Welles himself plays Michael O'Hara, an Irish adventurer who becomes entangled in the lives of the mysterious Elsa Bannister (Rita Hayworth) and her invalid husband. The first few lines--a flashback narrated by O'Hara--lets the audience know from the start what they're in for:
"When I start to make a fool of myself, there's very little that can stop me. If I'd known where it would end, I'd never let anything start, if I'd been in my right mind, that is. But once I'd seen her...I was not in my right mind for quite some time...Some people can smell danger; not me."
Welles' camera finds darkness where we expect nothing but light: Acapulco, the Caribbean, and of course in Rita Hayworth, with her red hair short and bleached to scarily white platinum blonde at Welles' insistence.
The stylistic mastery and fascinating camerawork he shows in this movie alone prove it's hard to go wrong when you're talking about Orson Welles. Though several of his earlier films, such as Citizen Kane and Touch of Evil, are undisputed classics, sometimes it's hard to figure out why when you can only watch them on the cramped space of a television set.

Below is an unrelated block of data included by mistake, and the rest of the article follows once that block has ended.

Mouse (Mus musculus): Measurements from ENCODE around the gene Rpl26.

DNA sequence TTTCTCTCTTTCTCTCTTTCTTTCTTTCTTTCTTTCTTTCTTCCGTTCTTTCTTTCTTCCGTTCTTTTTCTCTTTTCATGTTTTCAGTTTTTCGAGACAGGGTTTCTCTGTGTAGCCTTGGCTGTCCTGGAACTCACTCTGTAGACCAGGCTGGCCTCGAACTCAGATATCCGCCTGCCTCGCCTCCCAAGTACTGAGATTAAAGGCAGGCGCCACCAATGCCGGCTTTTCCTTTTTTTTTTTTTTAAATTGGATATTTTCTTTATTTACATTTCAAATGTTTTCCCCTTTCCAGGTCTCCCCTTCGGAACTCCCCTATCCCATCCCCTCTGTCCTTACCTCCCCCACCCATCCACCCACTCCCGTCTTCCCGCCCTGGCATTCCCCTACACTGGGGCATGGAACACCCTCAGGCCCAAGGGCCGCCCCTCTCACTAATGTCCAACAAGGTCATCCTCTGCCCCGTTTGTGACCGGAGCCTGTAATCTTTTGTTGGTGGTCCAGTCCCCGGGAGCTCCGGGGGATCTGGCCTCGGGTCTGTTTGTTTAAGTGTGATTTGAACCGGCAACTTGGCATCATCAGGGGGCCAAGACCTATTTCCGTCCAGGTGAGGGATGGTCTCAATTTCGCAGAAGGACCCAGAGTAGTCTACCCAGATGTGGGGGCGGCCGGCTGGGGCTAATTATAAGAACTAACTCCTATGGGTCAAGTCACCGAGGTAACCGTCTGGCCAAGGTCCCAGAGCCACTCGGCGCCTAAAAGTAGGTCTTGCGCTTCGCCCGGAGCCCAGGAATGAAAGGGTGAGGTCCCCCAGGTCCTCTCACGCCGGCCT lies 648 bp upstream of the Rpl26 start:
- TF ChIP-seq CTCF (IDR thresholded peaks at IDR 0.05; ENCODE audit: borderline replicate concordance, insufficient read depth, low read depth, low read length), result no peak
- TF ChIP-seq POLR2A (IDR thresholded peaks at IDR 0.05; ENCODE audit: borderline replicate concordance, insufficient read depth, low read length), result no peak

The boxed-in TV format was not what Welles had in mind when he came up with scenes like the hall of mirrors sequence at the end of The Lady from Shanghai. On the big screen, the forever-repeating images of the three doomed characters trapped in a maze of mirrors are impressive and disturbing; on TV, they may just be confusing. So when the USA Film Festival offers a chance to view a new print of this 1948 release in its proper big-screen dimensions, you don't think about it: You just go.
The Lady of Shanghai will be shown on Monday, January 4, at 7:30 p.m. at the AMC Glen Lakes Theater, 9450 N. Central Expressway at Walnut Hill. Tickets are $7 general admission and $6 for USA Film Festival members and are available at the theater one hour before the show. For more information, call (214) 821-